We hear a lot from Washington about the “Digital Divide,” you know the line between those who have internet access and those who do not. We need people in Washington with a historical perspective, people who will think long and hard about issues. But to gain this wisdom takes time, and time is not on the side of those pondering access to the digital world. Washington politicians often have one foot in the past, one in the present, and none in the future.
There is a digital divide, but it is in an uncomfortable place for most politicians. Anyone with a cell phone, laptop, or desktop computer has access to more information than even existed just a decade ago. For just a few dollars one can have a computer many times more powerful than the one used to send men to the moon. Right here in White County one can get data wirelessly, through cable, fiber optics, and satellite connections. The divide isn’t defined in terms of access.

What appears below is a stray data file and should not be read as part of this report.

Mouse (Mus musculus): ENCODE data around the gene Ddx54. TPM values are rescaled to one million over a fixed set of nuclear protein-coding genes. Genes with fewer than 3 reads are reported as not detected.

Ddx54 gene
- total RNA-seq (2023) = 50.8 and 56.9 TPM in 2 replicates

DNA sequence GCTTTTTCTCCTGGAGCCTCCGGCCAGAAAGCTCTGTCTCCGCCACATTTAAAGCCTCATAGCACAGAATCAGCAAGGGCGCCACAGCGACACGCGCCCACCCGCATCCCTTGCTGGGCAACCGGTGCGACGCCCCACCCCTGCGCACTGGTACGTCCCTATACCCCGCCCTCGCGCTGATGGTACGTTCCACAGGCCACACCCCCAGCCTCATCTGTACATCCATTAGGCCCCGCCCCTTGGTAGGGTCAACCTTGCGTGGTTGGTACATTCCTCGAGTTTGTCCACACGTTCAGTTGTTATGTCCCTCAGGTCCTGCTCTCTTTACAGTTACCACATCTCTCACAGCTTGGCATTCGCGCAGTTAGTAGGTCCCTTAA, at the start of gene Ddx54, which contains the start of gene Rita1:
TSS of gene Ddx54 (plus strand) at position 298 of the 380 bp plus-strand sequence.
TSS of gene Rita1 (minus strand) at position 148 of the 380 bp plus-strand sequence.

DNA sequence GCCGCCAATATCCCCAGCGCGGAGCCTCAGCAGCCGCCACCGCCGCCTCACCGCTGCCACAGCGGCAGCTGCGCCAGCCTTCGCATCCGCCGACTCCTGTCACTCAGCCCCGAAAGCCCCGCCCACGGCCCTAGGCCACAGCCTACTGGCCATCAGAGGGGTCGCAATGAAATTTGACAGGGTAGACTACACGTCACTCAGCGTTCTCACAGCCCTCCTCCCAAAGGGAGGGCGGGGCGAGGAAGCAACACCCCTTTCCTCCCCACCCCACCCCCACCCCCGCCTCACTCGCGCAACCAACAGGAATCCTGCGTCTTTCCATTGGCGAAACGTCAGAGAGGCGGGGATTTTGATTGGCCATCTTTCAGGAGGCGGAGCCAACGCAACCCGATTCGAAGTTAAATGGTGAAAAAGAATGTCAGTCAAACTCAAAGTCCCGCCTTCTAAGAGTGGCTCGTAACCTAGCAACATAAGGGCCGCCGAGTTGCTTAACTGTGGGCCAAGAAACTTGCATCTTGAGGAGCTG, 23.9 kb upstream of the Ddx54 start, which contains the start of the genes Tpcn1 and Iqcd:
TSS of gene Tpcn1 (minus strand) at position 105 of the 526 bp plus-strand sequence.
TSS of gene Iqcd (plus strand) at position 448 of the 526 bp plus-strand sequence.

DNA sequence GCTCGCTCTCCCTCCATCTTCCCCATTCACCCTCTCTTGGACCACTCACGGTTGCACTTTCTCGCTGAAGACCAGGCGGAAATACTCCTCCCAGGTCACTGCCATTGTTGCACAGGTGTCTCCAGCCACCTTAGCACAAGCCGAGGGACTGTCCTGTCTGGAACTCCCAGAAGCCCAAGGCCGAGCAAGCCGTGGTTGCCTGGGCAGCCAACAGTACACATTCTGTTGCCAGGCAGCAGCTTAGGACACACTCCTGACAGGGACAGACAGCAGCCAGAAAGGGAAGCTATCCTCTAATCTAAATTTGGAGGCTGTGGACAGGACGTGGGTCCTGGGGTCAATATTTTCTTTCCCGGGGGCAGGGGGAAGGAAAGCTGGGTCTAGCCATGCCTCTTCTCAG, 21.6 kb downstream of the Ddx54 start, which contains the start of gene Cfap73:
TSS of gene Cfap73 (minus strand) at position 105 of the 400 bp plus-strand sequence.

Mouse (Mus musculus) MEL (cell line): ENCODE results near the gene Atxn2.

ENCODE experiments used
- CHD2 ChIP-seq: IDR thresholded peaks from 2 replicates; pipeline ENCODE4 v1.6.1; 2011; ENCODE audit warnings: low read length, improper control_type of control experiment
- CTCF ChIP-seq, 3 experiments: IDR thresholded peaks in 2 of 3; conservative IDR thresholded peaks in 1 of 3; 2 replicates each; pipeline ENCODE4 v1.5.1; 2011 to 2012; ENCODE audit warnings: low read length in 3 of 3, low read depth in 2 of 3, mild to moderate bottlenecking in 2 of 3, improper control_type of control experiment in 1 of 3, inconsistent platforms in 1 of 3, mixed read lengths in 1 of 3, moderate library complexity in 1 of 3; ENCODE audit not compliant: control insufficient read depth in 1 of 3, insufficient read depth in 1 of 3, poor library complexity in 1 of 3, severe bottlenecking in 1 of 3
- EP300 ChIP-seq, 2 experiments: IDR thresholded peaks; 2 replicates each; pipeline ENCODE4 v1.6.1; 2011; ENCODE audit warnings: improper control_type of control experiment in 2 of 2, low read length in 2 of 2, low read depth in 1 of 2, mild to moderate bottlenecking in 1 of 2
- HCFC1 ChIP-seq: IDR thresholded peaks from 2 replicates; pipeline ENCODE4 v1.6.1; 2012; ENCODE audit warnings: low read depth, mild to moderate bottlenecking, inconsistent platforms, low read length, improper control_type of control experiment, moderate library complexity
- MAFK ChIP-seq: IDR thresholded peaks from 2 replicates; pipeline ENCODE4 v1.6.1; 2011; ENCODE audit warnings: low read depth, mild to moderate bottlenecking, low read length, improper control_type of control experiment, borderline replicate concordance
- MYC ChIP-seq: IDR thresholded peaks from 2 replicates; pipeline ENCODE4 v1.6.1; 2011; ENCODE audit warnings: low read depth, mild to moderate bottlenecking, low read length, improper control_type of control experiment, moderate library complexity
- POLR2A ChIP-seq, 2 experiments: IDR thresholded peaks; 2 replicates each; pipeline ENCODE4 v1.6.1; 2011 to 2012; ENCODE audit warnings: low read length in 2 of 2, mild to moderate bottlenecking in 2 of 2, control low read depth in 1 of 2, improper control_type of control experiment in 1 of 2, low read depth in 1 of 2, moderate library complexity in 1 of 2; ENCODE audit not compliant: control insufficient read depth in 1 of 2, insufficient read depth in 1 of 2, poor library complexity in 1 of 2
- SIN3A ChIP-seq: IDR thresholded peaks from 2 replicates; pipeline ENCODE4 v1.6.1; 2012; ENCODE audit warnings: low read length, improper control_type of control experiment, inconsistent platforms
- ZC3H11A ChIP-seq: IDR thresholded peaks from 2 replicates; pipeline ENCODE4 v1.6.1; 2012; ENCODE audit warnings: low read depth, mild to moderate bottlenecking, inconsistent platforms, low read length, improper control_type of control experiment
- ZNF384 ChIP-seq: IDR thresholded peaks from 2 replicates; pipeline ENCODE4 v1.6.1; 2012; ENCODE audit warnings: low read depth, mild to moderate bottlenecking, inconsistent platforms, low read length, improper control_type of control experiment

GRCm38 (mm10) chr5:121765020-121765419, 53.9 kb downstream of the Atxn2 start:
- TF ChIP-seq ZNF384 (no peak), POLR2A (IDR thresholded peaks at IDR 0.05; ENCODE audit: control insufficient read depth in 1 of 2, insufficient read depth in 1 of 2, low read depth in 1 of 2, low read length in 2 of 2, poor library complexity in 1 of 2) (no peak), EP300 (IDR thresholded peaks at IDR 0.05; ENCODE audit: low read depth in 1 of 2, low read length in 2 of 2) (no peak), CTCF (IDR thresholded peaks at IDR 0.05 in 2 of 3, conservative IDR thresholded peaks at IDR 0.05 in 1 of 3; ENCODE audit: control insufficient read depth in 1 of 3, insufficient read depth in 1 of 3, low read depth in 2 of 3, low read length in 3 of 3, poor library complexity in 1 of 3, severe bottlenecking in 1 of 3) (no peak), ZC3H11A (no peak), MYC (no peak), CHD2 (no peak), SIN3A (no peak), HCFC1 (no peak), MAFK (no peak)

So where is the “Digital Divide?” The “Digital Divide” emerges from the practical application of data. Parents are the key to our future with all this power in our hands. We now have access to every great thought, every library, scientific data, and most historical documents. Younger people must choose, with the help of parents, where to spend their time. You can play games and spend endless wasted hours on social media. Or you can choose to use this unprecedented information access to create, learn, and communicate in new and exciting ways.
Information is just now emerging about the addictive nature of social media and gaming. Some countries now categorize these as addictive as drugs or cigarettes. How many “likes” your child gets from some nameless or faceless person is irrelevant and may be psychologically destructive. The “Digital Divide” is all about the practical application of information, not about access.
When you use the Internet solely as a babysitter, you are missing an opportunity to give your children a true head start in life. Let’s all give our children that leap forward.